Article: article from journal or magazin.
Determinants of body weight gain and association with neurodevelopmental outcome in infants operated for congenital heart disease.
Interactive Cardiovascular and Thoracic Surgery
Publication types: Publication Status: ppublish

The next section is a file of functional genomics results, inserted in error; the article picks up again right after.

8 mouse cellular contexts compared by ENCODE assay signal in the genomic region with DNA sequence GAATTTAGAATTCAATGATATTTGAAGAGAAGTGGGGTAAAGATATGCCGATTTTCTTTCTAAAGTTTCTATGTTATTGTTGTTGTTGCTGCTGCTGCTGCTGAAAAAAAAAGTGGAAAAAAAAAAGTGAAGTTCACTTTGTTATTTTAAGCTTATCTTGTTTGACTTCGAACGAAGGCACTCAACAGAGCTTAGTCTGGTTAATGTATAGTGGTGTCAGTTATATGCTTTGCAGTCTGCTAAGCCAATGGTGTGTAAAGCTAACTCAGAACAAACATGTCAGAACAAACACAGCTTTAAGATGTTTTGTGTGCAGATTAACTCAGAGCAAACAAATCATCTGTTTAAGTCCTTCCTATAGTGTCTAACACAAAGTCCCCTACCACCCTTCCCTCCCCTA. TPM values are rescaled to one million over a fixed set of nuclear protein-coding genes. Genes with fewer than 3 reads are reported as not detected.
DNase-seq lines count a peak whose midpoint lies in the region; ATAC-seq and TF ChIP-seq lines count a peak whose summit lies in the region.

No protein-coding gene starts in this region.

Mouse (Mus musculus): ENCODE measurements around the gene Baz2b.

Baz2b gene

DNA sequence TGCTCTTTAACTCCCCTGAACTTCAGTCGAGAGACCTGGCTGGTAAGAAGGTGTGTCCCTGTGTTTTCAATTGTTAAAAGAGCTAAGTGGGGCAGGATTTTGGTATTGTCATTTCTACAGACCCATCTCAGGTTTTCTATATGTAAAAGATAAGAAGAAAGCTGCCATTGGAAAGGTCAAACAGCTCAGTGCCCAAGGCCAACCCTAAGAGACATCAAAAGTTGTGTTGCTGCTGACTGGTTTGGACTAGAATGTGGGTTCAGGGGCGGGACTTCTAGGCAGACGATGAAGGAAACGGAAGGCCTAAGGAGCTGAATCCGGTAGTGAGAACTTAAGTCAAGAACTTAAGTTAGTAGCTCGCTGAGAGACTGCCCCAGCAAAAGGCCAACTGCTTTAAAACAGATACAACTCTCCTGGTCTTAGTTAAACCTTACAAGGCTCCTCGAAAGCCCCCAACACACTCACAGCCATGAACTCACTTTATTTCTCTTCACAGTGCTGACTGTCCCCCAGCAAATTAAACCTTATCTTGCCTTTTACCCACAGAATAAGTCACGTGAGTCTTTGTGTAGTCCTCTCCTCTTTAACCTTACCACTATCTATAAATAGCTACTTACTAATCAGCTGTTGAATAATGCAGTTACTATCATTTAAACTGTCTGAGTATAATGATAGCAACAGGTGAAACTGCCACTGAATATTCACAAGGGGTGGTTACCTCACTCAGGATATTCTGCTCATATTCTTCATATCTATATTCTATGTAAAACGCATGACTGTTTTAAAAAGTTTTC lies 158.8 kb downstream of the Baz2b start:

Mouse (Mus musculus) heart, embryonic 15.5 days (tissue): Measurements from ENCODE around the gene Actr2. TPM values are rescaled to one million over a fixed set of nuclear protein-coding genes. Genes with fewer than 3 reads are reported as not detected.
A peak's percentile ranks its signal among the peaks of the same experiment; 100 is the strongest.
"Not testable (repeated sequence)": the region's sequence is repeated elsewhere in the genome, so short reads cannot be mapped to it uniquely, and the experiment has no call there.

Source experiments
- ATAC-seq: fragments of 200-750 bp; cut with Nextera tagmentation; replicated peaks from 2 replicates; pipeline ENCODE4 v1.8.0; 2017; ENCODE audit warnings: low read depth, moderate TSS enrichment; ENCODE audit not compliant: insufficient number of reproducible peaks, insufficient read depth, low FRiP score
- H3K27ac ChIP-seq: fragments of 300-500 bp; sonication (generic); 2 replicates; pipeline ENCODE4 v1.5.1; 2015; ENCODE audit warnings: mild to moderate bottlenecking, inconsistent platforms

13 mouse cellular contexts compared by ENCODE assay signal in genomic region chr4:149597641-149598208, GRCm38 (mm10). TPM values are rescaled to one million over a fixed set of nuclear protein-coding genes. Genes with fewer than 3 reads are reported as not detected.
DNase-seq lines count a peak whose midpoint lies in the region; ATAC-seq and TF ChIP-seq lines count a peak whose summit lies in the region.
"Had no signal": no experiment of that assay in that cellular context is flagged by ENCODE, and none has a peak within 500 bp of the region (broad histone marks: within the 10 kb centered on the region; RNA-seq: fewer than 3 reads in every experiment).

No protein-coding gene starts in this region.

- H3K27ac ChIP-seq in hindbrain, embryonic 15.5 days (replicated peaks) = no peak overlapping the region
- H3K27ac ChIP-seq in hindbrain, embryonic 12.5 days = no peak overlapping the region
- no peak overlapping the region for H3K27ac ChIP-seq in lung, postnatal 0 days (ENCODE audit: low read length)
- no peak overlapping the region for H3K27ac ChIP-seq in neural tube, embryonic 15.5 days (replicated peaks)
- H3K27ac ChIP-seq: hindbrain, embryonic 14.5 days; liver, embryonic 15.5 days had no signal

The aim of this prospective study was to examine the determinants of growth failure and the association with neurodevelopmental outcome in infants undergoing open-heart surgery. In 107 infants undergoing open-heart surgery for congenital heart disease (CHD), we evaluated weight at birth, at surgery, and at one year of age (expressed as z-scores). Neurodevelopmental status was assessed before surgery and at one year of age. Median age at surgery was 3.9 months (range: 0.1-10.2). Mean [+/-standard deviation (S.D.)] weight z-score at birth was -0.27 (+/-1.45), before surgery -1.34 (+/-1.45) (P<0.001 vs. birth weight), and at one year -0.86 (+/-1.35), (P<0.001 vs. weight at surgery). Poor preoperative weight (<10th percentile) was associated with genetic disorders [odds ratio (OR) 5.9, P<0.001], preoperative neurological abnormalities (OR 3.41, P<0.05), and older age at surgery (OR 1.01, P<0.05). Weight <10th percentile at one year was associated with the same factors as poor preoperative weight, however, also with risk adjustment for congenital heart surgery-1 (RACHS) score >3 (OR 3.22, P<0.05). Neurodevelopmental outcome at one year was not determined by growth failure. In conclusion, impaired body weight gain before surgery is followed by a catch-up growth after surgery. However, there is no relationship to neurodevelopmental outcome. Genetic comorbidity is the most significant factor for poor weight gain.
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